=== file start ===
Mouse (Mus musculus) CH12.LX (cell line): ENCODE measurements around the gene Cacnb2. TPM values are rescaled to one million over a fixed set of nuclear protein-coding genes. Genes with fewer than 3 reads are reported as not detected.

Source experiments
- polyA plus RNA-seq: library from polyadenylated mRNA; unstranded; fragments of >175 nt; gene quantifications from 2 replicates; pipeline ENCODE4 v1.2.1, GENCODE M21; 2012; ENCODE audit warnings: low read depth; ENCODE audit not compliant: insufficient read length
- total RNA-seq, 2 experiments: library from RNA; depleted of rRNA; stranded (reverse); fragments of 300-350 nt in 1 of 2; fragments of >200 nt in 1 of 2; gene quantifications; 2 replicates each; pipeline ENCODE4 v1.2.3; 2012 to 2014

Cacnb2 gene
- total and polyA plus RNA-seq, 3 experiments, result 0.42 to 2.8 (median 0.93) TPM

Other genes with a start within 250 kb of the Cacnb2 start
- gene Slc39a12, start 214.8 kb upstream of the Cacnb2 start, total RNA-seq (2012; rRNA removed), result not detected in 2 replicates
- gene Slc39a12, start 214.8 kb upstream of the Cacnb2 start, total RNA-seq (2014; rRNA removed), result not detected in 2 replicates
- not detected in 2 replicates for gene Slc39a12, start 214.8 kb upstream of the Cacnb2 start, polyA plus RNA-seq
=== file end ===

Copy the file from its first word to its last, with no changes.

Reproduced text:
Mouse (Mus musculus) CH12.LX (cell line): ENCODE measurements around the gene Cacnb2. TPM values are rescaled to one million over a fixed set of nuclear protein-coding genes. Genes with fewer than 3 reads are reported as not detected.

Source experiments
- polyA plus RNA-seq: library from polyadenylated mRNA; unstranded; fragments of >175 nt; gene quantifications from 2 replicates; pipeline ENCODE4 v1.2.1, GENCODE M21; 2012; ENCODE audit warnings: low read depth; ENCODE audit not compliant: insufficient read length
- total RNA-seq, 2 experiments: library from RNA; depleted of rRNA; stranded (reverse); fragments of 300-350 nt in 1 of 2; fragments of >200 nt in 1 of 2; gene quantifications; 2 replicates each; pipeline ENCODE4 v1.2.3; 2012 to 2014

Cacnb2 gene
- total and polyA plus RNA-seq, 3 experiments, result 0.42 to 2.8 (median 0.93) TPM

Other genes with a start within 250 kb of the Cacnb2 start
- gene Slc39a12, start 214.8 kb upstream of the Cacnb2 start, total RNA-seq (2012; rRNA removed), result not detected in 2 replicates
- gene Slc39a12, start 214.8 kb upstream of the Cacnb2 start, total RNA-seq (2014; rRNA removed), result not detected in 2 replicates
- not detected in 2 replicates for gene Slc39a12, start 214.8 kb upstream of the Cacnb2 start, polyA plus RNA-seq